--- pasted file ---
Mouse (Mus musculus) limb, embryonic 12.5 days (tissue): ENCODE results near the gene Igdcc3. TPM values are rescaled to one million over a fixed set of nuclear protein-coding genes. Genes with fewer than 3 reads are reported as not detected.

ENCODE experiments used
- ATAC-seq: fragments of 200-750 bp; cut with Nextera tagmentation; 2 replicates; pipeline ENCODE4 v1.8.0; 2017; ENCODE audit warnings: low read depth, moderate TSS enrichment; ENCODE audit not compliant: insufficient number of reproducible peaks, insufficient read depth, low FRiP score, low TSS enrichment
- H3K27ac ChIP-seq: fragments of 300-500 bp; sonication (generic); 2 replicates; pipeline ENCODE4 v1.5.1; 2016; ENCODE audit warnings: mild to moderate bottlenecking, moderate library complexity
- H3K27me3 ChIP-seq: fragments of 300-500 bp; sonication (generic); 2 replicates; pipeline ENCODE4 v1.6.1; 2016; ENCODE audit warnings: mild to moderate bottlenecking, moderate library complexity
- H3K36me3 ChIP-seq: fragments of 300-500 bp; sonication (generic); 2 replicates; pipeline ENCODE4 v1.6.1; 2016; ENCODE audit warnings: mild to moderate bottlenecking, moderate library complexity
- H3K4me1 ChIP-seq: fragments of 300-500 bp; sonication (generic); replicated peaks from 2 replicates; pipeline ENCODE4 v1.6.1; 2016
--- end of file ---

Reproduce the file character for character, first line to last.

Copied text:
Mouse (Mus musculus) limb, embryonic 12.5 days (tissue): ENCODE results near the gene Igdcc3. TPM values are rescaled to one million over a fixed set of nuclear protein-coding genes. Genes with fewer than 3 reads are reported as not detected.

ENCODE experiments used
- ATAC-seq: fragments of 200-750 bp; cut with Nextera tagmentation; 2 replicates; pipeline ENCODE4 v1.8.0; 2017; ENCODE audit warnings: low read depth, moderate TSS enrichment; ENCODE audit not compliant: insufficient number of reproducible peaks, insufficient read depth, low FRiP score, low TSS enrichment
- H3K27ac ChIP-seq: fragments of 300-500 bp; sonication (generic); 2 replicates; pipeline ENCODE4 v1.5.1; 2016; ENCODE audit warnings: mild to moderate bottlenecking, moderate library complexity
- H3K27me3 ChIP-seq: fragments of 300-500 bp; sonication (generic); 2 replicates; pipeline ENCODE4 v1.6.1; 2016; ENCODE audit warnings: mild to moderate bottlenecking, moderate library complexity
- H3K36me3 ChIP-seq: fragments of 300-500 bp; sonication (generic); 2 replicates; pipeline ENCODE4 v1.6.1; 2016; ENCODE audit warnings: mild to moderate bottlenecking, moderate library complexity
- H3K4me1 ChIP-seq: fragments of 300-500 bp; sonication (generic); replicated peaks from 2 replicates; pipeline ENCODE4 v1.6.1; 2016